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Clinical Reference Systems: Pediatric Advisor 10.0

Nasal Irrigations

Asthma is often accompanied by inflammation of the nasal passages and sinuses. Mucus draining down the throat can act as a trigger for wheezing. Nasal irrigations help keep the nose, sinus passages, and throat clear of mucus that may trigger asthma. They also may prevent sinus infections. How nasal irrigations are done depends on the age and comfort of the child. Follow the instructions appropriate for your child's age.

Instructions for Infants

The equipment you need:

  • bulb syringe
  • normal saline solution (see recipe at end of text)
  • plastic dropper.

Put 10 to 20 drops (0.6 to 1 ml) of normal saline in each nostril. Use a bulb syringe to suction out the mucus and saline. Repeat the procedure if necessary.

It is important to clean the bulb syringe daily. To clean it, draw hot soapy water into the syringe, shake, and squeeze. Rinse the bulb syringe thoroughly with clear tap water. Store the syringe with the tip down to drain completely.

Instructions for Young Children

If your child is able to blow his or her nose but needs some coaching and help, use the following method.

The equipment you need:

  • nasal spray bottle
  • normal saline solution (see recipe at end of text)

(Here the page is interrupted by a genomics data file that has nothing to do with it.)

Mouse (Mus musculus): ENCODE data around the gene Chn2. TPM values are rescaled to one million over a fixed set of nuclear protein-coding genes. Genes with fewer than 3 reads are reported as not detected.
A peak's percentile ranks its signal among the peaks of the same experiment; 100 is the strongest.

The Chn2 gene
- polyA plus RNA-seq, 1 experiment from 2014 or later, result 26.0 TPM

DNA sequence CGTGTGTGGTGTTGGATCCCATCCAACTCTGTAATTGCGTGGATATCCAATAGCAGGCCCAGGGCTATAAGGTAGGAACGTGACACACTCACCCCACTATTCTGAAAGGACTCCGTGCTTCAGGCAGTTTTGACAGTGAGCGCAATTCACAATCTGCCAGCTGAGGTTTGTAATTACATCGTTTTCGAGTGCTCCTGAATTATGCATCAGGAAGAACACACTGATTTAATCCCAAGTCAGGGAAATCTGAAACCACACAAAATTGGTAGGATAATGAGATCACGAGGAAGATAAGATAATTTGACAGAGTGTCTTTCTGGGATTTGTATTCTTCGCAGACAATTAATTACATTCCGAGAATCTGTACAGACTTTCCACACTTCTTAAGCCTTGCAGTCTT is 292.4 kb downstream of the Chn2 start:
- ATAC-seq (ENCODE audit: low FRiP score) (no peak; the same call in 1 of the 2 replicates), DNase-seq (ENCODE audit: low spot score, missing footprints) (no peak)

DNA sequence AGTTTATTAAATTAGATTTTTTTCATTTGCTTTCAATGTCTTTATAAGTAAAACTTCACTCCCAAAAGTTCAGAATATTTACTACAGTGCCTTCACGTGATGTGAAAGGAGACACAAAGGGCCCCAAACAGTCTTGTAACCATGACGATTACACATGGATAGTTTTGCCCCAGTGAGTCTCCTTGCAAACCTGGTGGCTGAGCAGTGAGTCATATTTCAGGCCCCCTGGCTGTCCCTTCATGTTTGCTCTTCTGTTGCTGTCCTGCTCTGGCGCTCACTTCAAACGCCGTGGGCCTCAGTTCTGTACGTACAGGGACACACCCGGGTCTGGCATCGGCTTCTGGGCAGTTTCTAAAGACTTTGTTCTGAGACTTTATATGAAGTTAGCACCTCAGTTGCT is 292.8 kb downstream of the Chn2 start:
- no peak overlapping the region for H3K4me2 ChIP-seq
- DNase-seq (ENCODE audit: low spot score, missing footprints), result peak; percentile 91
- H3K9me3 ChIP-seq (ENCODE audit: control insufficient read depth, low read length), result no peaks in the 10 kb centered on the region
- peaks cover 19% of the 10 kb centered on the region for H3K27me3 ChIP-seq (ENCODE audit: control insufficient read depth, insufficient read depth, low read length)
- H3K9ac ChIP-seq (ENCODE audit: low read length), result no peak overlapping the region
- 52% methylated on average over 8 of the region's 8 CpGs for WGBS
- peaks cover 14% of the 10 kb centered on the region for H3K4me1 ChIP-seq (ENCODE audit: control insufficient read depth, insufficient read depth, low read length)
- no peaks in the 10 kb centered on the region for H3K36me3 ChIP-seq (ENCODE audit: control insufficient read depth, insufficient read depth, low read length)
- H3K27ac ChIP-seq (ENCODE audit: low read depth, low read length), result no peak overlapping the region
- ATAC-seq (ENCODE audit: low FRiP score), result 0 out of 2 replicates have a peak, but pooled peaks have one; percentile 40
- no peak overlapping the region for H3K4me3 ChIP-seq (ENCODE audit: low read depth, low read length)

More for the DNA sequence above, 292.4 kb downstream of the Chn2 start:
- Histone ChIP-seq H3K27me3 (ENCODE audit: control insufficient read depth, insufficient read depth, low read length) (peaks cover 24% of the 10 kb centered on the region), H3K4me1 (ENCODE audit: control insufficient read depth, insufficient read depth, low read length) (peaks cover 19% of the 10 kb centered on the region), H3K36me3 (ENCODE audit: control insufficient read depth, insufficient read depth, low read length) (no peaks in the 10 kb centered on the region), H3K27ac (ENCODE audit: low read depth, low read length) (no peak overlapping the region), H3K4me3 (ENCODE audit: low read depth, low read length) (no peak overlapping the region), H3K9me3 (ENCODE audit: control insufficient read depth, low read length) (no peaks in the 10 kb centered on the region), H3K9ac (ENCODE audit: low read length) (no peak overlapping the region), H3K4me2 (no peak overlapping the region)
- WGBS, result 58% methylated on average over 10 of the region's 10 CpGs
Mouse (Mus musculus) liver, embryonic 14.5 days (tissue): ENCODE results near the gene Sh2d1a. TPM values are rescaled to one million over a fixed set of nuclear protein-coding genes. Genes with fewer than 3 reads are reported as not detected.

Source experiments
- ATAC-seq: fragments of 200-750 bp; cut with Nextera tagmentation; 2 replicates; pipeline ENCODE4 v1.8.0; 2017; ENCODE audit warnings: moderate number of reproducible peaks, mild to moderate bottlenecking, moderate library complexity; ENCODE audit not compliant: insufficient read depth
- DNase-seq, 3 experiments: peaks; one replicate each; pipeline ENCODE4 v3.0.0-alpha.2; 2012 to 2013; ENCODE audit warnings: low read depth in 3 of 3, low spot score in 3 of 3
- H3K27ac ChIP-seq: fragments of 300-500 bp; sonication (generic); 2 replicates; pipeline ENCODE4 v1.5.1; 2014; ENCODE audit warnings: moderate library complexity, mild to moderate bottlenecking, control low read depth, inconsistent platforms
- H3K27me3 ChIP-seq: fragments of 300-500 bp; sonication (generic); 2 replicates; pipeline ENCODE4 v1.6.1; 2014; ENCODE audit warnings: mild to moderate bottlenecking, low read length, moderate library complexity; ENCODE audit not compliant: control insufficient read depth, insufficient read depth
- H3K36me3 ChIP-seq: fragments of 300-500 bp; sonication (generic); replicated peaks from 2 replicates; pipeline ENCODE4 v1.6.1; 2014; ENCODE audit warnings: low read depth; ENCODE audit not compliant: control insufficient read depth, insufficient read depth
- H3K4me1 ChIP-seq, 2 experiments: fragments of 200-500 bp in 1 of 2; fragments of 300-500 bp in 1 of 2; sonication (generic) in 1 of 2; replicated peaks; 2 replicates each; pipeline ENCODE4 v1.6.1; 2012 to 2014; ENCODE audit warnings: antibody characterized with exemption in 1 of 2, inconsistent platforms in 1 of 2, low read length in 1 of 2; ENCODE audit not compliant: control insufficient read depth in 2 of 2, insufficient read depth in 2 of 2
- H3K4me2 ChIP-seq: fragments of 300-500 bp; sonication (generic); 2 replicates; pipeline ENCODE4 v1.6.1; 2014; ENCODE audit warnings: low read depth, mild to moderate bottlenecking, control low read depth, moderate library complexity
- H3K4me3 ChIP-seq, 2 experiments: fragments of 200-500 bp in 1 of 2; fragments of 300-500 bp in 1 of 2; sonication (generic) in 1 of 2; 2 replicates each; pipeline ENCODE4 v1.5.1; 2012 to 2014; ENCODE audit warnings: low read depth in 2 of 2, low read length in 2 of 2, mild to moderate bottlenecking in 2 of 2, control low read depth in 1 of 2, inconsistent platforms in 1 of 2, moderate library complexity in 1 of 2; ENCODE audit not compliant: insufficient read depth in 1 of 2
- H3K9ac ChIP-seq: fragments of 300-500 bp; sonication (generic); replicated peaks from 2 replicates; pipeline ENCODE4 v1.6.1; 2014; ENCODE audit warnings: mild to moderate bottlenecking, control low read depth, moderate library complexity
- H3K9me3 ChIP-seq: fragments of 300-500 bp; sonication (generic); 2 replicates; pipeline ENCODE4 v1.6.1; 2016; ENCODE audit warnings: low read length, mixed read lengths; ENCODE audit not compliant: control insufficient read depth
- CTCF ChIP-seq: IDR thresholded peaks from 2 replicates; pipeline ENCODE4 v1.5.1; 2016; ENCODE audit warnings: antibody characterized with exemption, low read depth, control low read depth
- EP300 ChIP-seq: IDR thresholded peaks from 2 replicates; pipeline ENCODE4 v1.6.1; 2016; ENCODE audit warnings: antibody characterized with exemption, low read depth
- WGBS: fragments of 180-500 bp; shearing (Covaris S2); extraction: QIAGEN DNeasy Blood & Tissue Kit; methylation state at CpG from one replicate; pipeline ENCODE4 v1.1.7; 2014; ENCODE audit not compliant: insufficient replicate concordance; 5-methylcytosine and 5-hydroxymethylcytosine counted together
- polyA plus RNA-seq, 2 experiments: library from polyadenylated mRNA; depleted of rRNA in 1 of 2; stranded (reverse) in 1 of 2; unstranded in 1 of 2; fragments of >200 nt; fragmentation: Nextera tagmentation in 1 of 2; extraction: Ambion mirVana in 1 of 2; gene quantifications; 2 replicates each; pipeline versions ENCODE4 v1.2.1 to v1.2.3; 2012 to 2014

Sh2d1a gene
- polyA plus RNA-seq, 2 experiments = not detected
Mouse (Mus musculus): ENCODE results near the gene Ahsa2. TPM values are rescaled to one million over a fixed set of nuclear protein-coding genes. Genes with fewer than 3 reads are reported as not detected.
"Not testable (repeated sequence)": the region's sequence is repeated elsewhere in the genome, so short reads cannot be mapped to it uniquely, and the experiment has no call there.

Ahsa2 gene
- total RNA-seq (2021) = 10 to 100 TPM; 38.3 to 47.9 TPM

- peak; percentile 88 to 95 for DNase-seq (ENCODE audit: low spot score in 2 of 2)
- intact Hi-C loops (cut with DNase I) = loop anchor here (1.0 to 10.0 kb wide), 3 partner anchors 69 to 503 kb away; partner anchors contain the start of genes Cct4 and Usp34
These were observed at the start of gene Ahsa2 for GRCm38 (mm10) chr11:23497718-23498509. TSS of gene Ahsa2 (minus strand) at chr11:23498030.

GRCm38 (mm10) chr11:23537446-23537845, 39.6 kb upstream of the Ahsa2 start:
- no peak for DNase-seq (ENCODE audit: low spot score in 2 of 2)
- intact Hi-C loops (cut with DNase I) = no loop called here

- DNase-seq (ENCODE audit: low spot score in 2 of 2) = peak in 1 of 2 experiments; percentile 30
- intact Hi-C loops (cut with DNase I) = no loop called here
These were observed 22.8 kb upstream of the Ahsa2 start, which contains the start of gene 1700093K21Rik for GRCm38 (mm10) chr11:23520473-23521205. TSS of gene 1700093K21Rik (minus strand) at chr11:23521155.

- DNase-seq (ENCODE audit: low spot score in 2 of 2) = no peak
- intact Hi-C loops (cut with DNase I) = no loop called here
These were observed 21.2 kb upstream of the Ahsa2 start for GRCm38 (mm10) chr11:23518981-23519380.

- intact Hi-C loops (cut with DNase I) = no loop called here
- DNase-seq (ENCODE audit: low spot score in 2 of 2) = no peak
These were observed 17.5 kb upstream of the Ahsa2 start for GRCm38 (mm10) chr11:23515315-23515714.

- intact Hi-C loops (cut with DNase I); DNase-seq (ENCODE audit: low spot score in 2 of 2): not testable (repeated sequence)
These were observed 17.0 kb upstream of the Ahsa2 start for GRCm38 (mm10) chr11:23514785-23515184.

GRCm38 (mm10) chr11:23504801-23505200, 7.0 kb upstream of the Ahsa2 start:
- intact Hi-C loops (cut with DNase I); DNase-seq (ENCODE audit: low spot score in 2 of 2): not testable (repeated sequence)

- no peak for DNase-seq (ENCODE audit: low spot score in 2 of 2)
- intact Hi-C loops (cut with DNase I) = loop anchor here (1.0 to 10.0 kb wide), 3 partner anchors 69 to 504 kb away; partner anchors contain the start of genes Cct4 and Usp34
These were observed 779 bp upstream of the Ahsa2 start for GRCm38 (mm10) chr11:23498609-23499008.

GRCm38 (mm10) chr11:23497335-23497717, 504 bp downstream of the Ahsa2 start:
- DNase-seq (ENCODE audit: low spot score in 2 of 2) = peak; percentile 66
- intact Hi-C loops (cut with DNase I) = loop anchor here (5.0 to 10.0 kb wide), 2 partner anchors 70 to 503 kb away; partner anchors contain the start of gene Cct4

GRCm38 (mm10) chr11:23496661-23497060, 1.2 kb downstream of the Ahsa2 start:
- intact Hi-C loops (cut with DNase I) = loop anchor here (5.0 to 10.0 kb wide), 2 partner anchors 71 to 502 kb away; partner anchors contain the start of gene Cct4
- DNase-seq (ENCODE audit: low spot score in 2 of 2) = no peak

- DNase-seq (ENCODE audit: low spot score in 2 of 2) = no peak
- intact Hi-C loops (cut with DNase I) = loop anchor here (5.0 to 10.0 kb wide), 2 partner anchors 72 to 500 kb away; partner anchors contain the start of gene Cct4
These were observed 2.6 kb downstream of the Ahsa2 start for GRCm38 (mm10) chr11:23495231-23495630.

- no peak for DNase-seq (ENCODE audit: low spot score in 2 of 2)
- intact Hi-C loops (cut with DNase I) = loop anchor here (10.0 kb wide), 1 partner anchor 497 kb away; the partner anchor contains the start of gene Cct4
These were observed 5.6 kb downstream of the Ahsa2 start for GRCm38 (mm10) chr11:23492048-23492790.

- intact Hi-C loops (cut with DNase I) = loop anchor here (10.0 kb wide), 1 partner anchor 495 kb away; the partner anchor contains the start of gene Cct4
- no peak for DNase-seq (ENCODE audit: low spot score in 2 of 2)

• tissues.

Partially fill the nasal spray bottle with normal saline. Gently squeeze the solution into one nostril. Have your child sniff and blow his nose. Repeat with the other nostril.

Instructions for Older Children:

Children that do not need help can try one of the following methods.

The equipment you need:

  • normal saline solution (see recipe at end of text)
  • tissues.

Method 1: Bend over a sink, head down. Place some normal saline into the palm of the hand. Sniff the solution into one nostril and then blow the nose gently. Repeat with the other nostril.

Method 2: Fill a large bulb syringe with normal saline. Lean over a sink with the head down. Insert the syringe tip just inside one nostril and gently squeeze the bulb, releasing the solution into the nose while sniffing. Blow the nose and repeat the process with the other nostril.

Recipe for Normal Saline Solution

It is very important to use fresh normal saline because bacteria can grow in saline and bacteria can cause infections. If you are buying normal saline, buy individual-use packs only. It is cheaper and often more convenient to make a fresh supply of normal saline every day.

To make your own saline solution:
Mix 8 ounces of tap water (1 measuring cup) with 1/4 to 1/2 teaspoon of table salt and a pinch of baking soda.

Keep the saline in a bottle or glass for a maximum of 24 hours. Then throw the solution away, wash the container, and make a new solution.

Written by the Asthma Task Force at The Children's Hospital, Denver.
Copyright 1999 Clinical Reference Systems